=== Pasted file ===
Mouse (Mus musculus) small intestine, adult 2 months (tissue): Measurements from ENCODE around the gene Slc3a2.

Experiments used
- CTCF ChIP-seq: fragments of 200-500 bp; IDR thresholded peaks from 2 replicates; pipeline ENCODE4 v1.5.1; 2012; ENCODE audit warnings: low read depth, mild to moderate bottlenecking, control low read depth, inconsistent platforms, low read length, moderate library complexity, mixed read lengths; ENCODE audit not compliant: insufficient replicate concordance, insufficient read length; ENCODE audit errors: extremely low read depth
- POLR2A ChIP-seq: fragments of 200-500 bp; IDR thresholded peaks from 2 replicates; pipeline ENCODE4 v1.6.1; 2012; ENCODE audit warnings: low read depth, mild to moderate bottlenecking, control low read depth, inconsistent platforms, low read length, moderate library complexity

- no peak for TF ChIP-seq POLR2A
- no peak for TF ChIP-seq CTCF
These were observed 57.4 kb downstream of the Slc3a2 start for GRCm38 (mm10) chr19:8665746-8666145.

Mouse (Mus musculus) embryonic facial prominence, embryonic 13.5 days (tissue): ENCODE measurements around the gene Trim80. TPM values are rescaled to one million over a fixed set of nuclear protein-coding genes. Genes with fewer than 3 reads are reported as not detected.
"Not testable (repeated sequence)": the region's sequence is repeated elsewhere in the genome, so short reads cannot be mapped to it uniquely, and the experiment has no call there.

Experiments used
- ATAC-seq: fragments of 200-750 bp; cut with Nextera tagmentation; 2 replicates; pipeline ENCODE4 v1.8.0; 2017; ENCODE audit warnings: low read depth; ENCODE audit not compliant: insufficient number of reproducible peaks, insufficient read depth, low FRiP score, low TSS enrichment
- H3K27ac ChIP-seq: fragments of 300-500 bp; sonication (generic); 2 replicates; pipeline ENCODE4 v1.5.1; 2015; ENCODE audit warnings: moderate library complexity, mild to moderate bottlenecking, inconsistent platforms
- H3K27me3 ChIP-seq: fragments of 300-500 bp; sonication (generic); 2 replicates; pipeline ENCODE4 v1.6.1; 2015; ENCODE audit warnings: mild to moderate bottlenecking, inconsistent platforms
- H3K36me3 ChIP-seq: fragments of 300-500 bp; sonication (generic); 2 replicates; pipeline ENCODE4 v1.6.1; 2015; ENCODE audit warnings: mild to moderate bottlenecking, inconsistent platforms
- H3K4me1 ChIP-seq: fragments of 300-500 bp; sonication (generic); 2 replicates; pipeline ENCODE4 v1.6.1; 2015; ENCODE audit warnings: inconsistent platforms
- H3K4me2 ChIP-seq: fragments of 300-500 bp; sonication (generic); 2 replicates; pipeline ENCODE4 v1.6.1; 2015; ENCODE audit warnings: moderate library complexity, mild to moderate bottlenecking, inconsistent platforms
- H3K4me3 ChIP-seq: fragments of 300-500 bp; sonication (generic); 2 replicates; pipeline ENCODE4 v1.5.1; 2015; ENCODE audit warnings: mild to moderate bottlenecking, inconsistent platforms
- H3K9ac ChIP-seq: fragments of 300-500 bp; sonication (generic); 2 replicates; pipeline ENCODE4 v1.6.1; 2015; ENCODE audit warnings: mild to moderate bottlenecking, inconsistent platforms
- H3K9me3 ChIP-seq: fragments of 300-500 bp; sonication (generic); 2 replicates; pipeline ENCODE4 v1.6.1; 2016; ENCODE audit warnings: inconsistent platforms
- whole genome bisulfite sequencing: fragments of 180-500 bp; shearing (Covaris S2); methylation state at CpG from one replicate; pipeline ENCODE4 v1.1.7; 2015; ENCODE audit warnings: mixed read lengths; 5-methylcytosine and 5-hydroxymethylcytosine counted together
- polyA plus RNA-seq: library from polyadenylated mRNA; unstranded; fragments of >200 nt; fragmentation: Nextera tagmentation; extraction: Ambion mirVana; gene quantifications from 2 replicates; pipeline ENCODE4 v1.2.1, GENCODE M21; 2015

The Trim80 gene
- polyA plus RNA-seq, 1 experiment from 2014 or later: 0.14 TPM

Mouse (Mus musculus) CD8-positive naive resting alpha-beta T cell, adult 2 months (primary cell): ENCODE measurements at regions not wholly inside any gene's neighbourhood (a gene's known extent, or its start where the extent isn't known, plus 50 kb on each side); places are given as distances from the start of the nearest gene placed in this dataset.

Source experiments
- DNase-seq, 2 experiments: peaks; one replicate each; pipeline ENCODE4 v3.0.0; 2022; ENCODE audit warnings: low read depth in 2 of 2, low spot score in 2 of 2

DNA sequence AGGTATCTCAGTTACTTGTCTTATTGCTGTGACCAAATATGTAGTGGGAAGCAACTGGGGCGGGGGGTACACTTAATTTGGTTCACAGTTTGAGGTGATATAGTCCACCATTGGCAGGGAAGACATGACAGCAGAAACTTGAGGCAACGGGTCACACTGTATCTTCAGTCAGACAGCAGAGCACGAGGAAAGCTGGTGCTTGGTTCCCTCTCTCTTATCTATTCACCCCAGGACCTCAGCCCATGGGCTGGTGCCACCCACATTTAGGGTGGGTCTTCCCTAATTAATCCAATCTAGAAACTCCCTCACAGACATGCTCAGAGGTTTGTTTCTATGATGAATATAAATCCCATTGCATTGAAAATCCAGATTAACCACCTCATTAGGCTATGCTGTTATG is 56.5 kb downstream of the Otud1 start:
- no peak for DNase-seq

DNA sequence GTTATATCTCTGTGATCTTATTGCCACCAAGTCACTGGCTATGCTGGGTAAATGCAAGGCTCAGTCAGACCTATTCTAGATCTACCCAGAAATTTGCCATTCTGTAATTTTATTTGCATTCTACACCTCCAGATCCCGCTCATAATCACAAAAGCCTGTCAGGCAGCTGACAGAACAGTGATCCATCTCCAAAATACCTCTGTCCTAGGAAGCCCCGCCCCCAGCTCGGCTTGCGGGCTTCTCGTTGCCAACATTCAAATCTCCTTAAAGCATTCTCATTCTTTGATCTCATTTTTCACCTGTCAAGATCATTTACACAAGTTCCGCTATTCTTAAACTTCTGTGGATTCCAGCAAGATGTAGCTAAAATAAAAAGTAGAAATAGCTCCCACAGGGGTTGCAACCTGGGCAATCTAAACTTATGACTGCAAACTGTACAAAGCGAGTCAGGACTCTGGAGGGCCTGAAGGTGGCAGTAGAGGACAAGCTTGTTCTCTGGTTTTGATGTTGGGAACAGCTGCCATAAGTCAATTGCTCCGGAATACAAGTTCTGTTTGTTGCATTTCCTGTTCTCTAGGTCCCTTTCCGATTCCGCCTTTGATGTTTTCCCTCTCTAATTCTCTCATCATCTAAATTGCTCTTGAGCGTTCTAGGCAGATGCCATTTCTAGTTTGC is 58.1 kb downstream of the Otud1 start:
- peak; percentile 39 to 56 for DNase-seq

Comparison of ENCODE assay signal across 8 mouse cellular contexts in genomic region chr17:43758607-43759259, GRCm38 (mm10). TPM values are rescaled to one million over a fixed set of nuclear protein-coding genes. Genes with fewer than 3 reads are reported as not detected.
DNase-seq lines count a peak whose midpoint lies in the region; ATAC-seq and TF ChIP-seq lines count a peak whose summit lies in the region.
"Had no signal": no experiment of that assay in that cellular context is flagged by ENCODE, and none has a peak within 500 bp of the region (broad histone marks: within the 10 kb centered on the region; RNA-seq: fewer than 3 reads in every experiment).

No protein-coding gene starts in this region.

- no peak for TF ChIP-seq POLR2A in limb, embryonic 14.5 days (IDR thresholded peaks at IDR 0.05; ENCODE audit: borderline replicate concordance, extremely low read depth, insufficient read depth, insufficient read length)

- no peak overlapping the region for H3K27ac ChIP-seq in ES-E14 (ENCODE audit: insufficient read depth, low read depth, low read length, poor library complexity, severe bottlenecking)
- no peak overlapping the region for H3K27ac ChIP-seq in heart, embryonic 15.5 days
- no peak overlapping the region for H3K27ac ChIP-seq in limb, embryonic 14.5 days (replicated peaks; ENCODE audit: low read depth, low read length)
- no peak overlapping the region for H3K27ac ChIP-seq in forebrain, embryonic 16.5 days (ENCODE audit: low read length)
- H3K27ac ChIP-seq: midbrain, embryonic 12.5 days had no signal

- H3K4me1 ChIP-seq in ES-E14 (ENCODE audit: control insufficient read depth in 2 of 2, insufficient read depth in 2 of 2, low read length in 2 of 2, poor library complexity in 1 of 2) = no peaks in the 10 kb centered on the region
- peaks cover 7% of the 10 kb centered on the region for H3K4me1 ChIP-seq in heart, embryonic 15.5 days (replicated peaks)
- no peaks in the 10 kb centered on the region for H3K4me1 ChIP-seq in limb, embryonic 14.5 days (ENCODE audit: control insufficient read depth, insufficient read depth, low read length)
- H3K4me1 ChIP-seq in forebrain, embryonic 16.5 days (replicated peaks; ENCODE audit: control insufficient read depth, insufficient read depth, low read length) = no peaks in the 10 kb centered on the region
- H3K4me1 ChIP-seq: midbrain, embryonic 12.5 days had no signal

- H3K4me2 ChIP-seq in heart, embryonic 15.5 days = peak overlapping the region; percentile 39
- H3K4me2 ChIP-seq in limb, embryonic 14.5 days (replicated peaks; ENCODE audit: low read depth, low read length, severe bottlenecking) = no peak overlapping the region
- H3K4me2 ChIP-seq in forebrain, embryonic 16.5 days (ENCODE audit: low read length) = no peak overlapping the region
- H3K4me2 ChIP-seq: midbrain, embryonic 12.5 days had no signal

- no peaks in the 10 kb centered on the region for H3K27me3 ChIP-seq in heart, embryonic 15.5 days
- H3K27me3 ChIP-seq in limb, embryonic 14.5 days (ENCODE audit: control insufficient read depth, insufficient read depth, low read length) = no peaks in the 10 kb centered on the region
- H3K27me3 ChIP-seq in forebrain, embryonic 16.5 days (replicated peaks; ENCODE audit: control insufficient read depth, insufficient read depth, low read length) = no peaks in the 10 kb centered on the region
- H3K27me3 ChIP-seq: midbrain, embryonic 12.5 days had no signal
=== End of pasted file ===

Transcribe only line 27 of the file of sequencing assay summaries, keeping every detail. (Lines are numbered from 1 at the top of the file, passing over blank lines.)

DNA sequence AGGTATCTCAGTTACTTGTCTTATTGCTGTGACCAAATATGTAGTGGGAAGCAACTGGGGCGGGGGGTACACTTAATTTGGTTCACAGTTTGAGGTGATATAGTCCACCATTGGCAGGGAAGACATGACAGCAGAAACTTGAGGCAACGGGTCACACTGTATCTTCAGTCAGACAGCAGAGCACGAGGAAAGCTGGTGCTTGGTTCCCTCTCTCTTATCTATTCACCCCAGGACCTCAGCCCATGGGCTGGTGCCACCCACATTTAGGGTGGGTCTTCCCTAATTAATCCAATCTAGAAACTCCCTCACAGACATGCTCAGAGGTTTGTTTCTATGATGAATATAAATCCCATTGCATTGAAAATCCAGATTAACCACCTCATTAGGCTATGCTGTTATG is 56.5 kb downstream of the Otud1 start: